By the time the comic in which writer Ed Brubaker killed Captain America was published, advance publicity ensured a sellout, but what might have been a marketing-led washout is instead a deftly compelling story. Appalled by the collateral effects of a civil war over whether or not superheroes should be compelled to register with the government, Captain America surrendered. Led up the courthouse steps in costume he’s shot and seemingly killed. This is, after all, in a volume titled The Death of Captain America.

Brubaker places the readers a step ahead of Captain America’s friends by revealing there’s more to the assassination than they realise via events set up in the preceding collection Civil War. The successive pages have Black Widow, Sharon Carter, The Falcon, Winter Soldier and Tony Stark (as head of super homeland security agency S.H.I.E.L.D, rather than as Iron Man) spotlighted in short chapters following leads and dealing with how they may have contributed to the overall situation.

The art combination of Steve Epting inked by Mike Perkins delivers alluring action and well considered and varied viewpoints when talking heads are required, and it’s worth mentioning Frank D’Amata’s moody colour work.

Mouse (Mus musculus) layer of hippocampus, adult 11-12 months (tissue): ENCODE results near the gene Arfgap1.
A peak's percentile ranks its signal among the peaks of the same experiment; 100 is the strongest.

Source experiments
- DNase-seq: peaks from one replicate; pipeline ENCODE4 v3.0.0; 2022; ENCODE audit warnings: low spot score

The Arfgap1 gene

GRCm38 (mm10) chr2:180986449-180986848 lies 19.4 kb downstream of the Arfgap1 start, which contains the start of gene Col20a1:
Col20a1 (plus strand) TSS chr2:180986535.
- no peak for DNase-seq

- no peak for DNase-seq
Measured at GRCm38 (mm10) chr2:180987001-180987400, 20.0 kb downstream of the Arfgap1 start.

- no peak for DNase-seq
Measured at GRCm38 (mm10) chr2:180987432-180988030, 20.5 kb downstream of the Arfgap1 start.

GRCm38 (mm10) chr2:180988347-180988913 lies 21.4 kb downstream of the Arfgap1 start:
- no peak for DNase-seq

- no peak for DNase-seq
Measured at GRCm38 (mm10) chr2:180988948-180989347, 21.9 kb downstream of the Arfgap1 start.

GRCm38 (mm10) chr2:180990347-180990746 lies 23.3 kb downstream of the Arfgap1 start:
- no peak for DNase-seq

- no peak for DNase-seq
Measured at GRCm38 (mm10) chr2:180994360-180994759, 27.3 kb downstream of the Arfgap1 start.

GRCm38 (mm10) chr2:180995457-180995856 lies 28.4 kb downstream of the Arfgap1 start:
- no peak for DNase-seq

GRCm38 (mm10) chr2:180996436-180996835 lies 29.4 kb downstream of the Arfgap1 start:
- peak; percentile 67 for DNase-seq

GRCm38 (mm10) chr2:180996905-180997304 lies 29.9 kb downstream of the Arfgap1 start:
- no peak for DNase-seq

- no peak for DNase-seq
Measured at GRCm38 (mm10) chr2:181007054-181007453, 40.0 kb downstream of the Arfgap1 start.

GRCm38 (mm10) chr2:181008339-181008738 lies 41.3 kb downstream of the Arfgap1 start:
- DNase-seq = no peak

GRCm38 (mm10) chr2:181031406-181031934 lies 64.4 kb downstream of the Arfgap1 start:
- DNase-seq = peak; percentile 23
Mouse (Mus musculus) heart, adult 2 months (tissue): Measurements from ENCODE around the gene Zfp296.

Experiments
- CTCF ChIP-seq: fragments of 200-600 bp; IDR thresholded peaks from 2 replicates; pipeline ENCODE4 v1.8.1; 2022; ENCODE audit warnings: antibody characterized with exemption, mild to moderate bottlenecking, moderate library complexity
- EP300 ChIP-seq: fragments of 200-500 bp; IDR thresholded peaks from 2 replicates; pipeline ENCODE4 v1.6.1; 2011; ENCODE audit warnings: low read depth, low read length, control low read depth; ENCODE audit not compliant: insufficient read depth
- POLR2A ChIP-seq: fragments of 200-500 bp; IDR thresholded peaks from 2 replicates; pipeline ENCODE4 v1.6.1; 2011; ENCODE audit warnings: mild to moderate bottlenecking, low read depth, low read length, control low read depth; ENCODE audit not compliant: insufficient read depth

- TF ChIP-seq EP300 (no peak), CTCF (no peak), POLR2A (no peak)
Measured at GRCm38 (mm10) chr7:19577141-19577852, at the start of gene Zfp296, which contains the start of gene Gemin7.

Much of the action is prompted by the machinations of the Red Skull and his allies, manipulating behind the scenes. Twin conclusions see a cast member learning of the Red Skull’s handicap and paying the price for the knowledge, and the identity of the traitor in the nest revealed to two others slightly too late.

By turns sentimental and hard-edged, Brubaker provides definition and a moment in the spotlight for his entire cast, deftly identifying the narrative source via colour coded dialogue panels. Overall superhero runs in the first decade of the 21st century didn’t come much better than Brubaker’s Captain America and this is a page-turning treat.

The action continues in The Death of Captain America volume 2: The Burden Of Dreams, and the content is collected in both The Death of Captain America Complete Collection and The Death of Captain America Omnibus. Much wailing and hand-wringing around the circumstances occurs in Fallen Son: The Death of Captain America.